The anti-pagan issue in Early Christianity

But as much as they postulated religious freedom, they attacked the pagans in the same way they did with the Jews and ‘heretics’. That controversy, sporadic or we could almost say casual at first, gained ground since the end of the 2nd century, that is, when they began to feel strong. From the time of Marcus Aurelius (161-180) we know the names of six Christian apologists and the texts of three pieces of apologetics (from Athenagoras, Tatian and Theophilus).

Arnobius of Sicca, who was Lactantius teacher, authored seven pathetically boring mammoths of polemics, Against the pagans, whose gods had sex ‘like dogs and pigs’, ‘shameful members that an honest mouth cannot even name’. He criticises their passions ‘in the manner of unclean animals’, ‘with a frantic desire to exchange the filth of coitus’.

Like many other writers, Arnobius recounts the Olympic loves of Jupiter with Ceres, or with humans such as Leda, Danae, Alcmena, Electra and thousands of maidens and women, not forgetting the Catamite ephebe. ‘Nothing displeases Jupiter, until finally it would be said that the unfortunate was only born to be a seed of crimes, target of insults and common place with all excrement of the sewers of the theatre’: the theatres that, according to Arnobius, deserve to be closed, as well as burned most of the writings and books.

An adulterous god is a thousand times worse than another who exterminates humanity by a flood! Christians judged as ridiculous legends the stories of gods that Homer and Hesiod tell. On the other hand, that the Holy Spirit could make a maiden pregnant without altering her virginity was a very serious thing, as one of the most famous Catholics of the ancient time, Ambrose, demonstrated. That pagans buried the figure of a god and dispensed it funeral honours, and then celebrated their resurrection with feasts, also seemed highly laughable to Christians, even taking as holy their own liturgy of Holy Week and Easter Resurrection.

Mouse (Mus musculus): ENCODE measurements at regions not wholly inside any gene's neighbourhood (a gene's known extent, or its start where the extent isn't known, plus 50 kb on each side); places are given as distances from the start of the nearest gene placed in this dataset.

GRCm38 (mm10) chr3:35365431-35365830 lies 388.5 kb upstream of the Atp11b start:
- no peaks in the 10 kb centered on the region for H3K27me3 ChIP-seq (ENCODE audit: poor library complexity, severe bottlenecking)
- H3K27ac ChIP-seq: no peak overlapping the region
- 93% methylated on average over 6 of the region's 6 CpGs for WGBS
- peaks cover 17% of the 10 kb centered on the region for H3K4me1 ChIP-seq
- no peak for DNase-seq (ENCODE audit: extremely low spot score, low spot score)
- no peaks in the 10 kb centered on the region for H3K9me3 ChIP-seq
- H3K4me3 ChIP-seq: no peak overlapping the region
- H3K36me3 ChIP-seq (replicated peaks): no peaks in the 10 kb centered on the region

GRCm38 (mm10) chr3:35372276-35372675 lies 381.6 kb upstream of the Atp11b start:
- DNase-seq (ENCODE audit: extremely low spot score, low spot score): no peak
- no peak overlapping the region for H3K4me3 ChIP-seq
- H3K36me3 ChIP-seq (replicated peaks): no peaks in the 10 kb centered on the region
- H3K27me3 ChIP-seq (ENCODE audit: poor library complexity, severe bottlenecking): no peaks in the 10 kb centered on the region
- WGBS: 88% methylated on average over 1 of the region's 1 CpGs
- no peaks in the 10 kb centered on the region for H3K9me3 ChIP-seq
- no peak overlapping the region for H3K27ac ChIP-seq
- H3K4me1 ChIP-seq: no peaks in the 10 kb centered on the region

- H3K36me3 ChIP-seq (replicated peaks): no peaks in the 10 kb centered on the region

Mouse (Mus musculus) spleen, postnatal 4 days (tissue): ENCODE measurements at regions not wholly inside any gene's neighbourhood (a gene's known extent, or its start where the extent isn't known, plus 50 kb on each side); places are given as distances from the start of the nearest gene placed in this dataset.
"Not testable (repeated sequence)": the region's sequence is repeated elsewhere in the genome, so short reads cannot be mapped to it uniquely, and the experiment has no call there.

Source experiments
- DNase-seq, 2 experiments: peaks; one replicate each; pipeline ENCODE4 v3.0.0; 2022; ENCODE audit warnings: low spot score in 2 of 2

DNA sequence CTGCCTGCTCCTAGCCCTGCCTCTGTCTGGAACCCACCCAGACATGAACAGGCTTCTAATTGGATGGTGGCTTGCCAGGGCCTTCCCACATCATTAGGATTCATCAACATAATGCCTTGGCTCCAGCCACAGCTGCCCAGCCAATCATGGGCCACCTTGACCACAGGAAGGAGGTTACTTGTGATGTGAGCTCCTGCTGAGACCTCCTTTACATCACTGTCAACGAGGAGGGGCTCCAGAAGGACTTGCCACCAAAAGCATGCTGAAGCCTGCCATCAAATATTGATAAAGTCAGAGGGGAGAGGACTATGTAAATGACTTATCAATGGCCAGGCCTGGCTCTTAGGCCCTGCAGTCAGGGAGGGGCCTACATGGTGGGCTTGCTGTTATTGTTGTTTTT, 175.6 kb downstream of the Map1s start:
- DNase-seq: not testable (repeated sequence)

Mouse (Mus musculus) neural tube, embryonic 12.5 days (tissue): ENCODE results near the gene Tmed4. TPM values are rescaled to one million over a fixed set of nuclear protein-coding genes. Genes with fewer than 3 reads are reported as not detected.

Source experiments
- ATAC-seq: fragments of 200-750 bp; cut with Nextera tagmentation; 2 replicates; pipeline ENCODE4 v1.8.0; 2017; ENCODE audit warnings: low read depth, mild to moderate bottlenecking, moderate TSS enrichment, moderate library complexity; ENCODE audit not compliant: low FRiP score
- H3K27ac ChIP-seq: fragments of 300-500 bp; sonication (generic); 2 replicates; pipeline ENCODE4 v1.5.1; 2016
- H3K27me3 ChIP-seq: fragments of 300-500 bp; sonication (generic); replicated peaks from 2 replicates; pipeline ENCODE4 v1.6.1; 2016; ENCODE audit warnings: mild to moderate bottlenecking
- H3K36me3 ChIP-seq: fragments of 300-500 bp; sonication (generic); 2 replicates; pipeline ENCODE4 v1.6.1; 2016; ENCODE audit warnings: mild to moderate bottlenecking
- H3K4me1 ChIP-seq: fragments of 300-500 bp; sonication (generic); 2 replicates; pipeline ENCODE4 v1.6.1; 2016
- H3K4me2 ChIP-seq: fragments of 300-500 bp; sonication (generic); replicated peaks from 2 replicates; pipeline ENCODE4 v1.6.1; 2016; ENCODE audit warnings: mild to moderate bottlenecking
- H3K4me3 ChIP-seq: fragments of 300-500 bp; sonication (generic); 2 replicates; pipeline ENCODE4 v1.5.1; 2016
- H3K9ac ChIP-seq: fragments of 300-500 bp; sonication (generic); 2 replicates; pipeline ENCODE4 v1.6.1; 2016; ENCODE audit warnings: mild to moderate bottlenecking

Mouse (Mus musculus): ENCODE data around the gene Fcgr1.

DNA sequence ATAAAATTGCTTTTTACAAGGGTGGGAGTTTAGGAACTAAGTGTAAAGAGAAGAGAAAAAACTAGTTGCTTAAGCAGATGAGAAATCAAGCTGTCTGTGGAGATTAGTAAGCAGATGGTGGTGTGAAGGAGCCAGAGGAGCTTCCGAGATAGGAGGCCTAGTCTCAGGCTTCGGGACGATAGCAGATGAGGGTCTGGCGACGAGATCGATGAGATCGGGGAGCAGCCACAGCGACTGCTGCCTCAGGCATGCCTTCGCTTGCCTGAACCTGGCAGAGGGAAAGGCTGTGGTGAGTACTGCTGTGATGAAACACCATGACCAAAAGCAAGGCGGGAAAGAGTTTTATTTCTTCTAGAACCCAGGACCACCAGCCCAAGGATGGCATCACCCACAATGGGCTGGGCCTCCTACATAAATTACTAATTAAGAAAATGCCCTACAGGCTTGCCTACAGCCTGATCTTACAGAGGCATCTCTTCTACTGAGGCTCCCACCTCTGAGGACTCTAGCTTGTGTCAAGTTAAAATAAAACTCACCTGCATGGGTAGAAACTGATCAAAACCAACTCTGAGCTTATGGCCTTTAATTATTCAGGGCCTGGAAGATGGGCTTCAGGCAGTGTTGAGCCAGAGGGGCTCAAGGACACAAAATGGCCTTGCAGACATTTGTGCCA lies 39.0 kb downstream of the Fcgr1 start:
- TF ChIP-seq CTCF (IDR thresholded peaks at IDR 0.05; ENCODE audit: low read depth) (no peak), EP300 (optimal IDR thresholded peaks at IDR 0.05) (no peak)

Just as the superstitious pagans tainted with magical practices, from the first moment the Christians believed that idolatrous cults were of direct diabolical inspiration; some, like Tertullian, also include in that qualification the circus, the theatre, the amphitheatre and the stadium.

It is significant, however, that all these criticisms, these censures and ridicule were not manifested until later; in the beginning, when Christians were still a minority, they had no choice but putting on a brave face to the bad weather. The ancient world was almost entirely pagan and, in front of this supremacy, the Christians acted with prudence and even made compromises if necessary, in order to be able to end it when the time came.

This is also evident in the oldest Christian authors.